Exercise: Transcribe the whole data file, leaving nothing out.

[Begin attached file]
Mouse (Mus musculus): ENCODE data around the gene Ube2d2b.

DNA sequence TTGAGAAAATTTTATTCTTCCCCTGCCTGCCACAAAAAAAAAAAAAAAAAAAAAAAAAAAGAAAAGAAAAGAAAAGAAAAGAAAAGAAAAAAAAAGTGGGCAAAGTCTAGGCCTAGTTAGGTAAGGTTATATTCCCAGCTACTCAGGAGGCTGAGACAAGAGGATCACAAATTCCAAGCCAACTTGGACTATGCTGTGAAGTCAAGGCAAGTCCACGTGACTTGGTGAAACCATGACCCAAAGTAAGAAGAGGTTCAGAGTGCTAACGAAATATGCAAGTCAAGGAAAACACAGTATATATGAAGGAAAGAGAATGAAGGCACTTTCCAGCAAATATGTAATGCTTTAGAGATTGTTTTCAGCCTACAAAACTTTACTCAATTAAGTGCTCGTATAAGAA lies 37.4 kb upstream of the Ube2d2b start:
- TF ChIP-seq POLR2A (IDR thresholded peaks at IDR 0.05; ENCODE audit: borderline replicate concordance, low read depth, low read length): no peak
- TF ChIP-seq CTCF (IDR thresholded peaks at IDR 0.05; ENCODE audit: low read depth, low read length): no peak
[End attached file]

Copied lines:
Mouse (Mus musculus): ENCODE data around the gene Ube2d2b.

DNA sequence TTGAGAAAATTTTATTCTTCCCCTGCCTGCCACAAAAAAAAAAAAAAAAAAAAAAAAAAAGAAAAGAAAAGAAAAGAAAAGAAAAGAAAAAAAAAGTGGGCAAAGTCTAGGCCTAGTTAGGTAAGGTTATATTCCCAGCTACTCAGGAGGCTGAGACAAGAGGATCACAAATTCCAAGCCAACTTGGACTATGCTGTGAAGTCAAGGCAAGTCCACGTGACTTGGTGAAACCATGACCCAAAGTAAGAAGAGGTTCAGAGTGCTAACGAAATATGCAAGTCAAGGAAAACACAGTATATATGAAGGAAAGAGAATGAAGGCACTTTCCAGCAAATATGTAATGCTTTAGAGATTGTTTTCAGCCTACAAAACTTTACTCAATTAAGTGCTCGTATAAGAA lies 37.4 kb upstream of the Ube2d2b start:
- TF ChIP-seq POLR2A (IDR thresholded peaks at IDR 0.05; ENCODE audit: borderline replicate concordance, low read depth, low read length): no peak
- TF ChIP-seq CTCF (IDR thresholded peaks at IDR 0.05; ENCODE audit: low read depth, low read length): no peak